Two months ago, The Seattle Times raved about a performance by ridiculously named local quartet Truckasauras. Calling them "a techno outfit...

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Two months ago, The Seattle Times raved about a performance by ridiculously named local quartet Truckasauras. Calling them “a techno outfit for people who like rock ‘n’ roll,” freelancer Jonathan Zwickel predicted their upcoming debut album, “Tea Parties, Guns & Valor,” was “sure to be one of the summer’s most talked-about releases.”

He was mostly right. People will absolutely be talking about “Tea Parties, Guns & Valor” (the release party is Sunday at Nectar), but let’s leave out the “techno,” OK?

“We don’t consider ourselves techno by any means,” Adam Swan said in an e-mail, worrying any mention of “techno” — or even the more palatable “electronic music” — indicates a seriousness he wants nothing to do with. On stage, he’s known to wear a sleeveless T-shirt that says “HECHNO.”

“I mean, we use an 808,” he says, referring to the classic Roland drum machine you’ve heard on songs by Run DMC, the Beastie Boys and Sir Mix-a-Lot. “Is there anything more hip-hop than that?”

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Hip-hop is one of Truck’s clear entry points. Earlier this year, local rap acts the Physics, Cancer Rising and Macklemore caught their first Truck show at Sole Repair in Capitol Hill. The consensus: If Truck were to enter the Red Bull Big Tune, the biggest hip-hop producer battle that happens in Seattle, the title would be theirs.

At 29, Adam Swan is the oldest Trucker (brother Tyler Swan and Ryan Trudell are 27; Daniel Bordon is 28). His instrument is the Sidstation, a small box full of knobs and buttons from which he extracts an abrasive, melodic heather. Truckasauras has a soft side, too, and on “TP,G&V” there are lush moments. But turn up the volume and witness the trick of Truck. All the buzz and static — and there’s a lot — gets under your skin in ways you won’t expect. Buoyed by Adam and Ryan’s expert harmonies, Truckasauras’ instrumental jams go right past grating and arrive at soothing.

Live, Bordon projects images on a screen from two VCRs, but “TP,G&V” sounds 3-D all on its own.

At the “TP,G&V” release party, the talk will likely be about the album’s unique physical manifestation. Instead of a traditional format, Truck offers a comic-book-sized, colorful, 10-page book full of download links. “Each page is inspired by our 10 tracks on it,” says Adam. “With digital downloads, you have an inch-by-inch square of the cover on your computer and iPod. What we are doing with this album is keeping the artwork part of an album relevant by giving someone a really cool artifact with their download.” He thinks it’s the future. “We wanted to get in on the new way of marketing music before it becomes the standard.”

The band’s reliably great performances blow audiences away every time. This time Truckasauras is on a bill with the Dead Science, Past Lives and DJ Introcut; doors open at 9 p.m. Sunday at Nectar ($8, 21 and up).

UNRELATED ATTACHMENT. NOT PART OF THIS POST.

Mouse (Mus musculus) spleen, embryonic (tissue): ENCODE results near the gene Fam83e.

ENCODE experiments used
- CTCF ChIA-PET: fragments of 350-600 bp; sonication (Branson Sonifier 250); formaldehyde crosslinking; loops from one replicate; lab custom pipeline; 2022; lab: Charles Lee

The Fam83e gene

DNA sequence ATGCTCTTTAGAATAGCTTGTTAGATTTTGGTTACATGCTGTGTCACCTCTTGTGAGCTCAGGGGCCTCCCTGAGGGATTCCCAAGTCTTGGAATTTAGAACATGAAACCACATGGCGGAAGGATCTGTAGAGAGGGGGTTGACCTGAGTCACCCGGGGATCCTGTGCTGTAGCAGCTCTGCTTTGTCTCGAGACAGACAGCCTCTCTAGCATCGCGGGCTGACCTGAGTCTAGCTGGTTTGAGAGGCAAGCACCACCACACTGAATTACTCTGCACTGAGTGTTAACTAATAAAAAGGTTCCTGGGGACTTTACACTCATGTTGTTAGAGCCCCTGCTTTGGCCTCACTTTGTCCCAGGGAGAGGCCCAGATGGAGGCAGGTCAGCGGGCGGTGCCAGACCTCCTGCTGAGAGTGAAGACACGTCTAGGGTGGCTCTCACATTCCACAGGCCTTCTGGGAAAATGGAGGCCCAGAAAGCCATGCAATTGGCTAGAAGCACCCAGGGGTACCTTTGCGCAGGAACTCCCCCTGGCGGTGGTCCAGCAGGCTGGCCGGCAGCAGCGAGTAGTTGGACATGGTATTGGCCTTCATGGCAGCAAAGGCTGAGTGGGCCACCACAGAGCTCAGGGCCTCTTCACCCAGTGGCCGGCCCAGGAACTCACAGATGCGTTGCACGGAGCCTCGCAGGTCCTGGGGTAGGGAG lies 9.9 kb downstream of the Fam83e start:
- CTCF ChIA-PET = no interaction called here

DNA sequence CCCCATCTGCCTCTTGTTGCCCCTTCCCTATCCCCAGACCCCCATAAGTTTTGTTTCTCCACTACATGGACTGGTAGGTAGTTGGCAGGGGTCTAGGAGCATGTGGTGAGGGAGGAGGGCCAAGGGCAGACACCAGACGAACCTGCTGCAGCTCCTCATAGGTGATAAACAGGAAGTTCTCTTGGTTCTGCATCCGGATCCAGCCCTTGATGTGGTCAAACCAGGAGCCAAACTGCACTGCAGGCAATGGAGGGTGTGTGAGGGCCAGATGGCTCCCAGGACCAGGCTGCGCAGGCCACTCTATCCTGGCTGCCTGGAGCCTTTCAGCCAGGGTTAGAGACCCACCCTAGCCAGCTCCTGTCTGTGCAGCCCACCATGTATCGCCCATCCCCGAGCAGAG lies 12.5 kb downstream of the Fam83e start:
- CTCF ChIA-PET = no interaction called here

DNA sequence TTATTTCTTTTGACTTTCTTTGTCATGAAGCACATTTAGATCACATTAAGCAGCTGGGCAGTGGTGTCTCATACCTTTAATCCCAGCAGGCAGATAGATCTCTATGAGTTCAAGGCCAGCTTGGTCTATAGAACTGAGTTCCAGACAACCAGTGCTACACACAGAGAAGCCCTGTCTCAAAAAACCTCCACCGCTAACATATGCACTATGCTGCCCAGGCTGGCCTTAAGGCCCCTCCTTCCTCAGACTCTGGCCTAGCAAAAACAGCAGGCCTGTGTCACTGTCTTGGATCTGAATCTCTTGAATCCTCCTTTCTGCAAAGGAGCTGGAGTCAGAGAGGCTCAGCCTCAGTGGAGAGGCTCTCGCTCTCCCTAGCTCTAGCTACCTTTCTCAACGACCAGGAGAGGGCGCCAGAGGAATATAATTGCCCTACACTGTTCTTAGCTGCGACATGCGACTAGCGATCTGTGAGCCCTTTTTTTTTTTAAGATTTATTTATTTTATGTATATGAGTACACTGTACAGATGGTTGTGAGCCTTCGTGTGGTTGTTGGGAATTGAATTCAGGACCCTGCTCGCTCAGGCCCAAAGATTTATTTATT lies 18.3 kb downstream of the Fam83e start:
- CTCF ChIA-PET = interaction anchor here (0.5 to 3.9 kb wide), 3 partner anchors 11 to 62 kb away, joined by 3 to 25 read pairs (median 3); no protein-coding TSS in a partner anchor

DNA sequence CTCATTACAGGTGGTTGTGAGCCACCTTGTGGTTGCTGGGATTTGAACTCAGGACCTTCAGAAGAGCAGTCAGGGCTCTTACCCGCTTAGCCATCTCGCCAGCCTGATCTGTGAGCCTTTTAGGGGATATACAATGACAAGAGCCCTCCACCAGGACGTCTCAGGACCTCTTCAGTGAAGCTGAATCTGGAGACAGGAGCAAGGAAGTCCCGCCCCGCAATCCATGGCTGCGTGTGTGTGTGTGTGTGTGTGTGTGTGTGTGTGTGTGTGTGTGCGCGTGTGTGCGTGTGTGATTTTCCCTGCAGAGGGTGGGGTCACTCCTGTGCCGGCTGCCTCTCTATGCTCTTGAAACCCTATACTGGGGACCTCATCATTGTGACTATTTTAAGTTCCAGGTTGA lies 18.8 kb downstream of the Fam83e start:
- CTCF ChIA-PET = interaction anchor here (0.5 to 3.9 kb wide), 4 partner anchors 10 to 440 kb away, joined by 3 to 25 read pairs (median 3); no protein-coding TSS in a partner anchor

A few more concerts of note this week:


If you’ve been to a performance by a Mass Line clique member (Blue Scholars, Common Market, formerly Gabriel Teodros), you’ve seen Nam, the big Vietnamese guy who sometimes raps a supporting verse. Politically, he’s in league with Mass Line (go ahead and guess whether “This Is for the Cops” — a takeoff on last year’s ubiquitous “This Is Why I’m Hot” — salutes or indicts the PD). Saturday, Nam plays at The Vera Project ($8; 7:30 p.m.) and releases his debut CD, “Exhale.” With Good Medicine (Geologic of Blue Scholars, Khingz, Gabriel Teodros and Macklemore), the Physics and Bambu, and hosted by Ra Scion of Common Market, this will be one of those nights when the Seattle hip-hop scene comes off tight-knit and talented.


Chicago three-piece Russian Circles recorded the excellent new album “Station” in Seattle and is signed to local label Suicide Squeeze Records. “Station” is linear instrumental rock, moody guitar stories with few hooks and no familiar verse/chorus/verse structures. Precision and tone, especially in climactic moments, are rife with the majesty of metal, but “Station” is ultimately too varied and nuanced to be headbanging music. Let Russian Circles introduce you to the heavy side of progressive rock Monday at Neumo’s with Daughters and Young Widows ($10; doors open at 8 p.m.; all ages, bar with ID).


Minneapolis drum genius Dosh plays Wednesday at Nectar with Anathallo and Wesafari ($10; 9 p.m.; 21 and up). Normally, he supports whistling pop savant Andrew Bird. Solo, Dosh is a prodigious freestyle arranger, a loop-pedal wizard concerned with knitting warm synth and rhythm blankets out of thin air.

Andrew Matson contributes to and Reach him at

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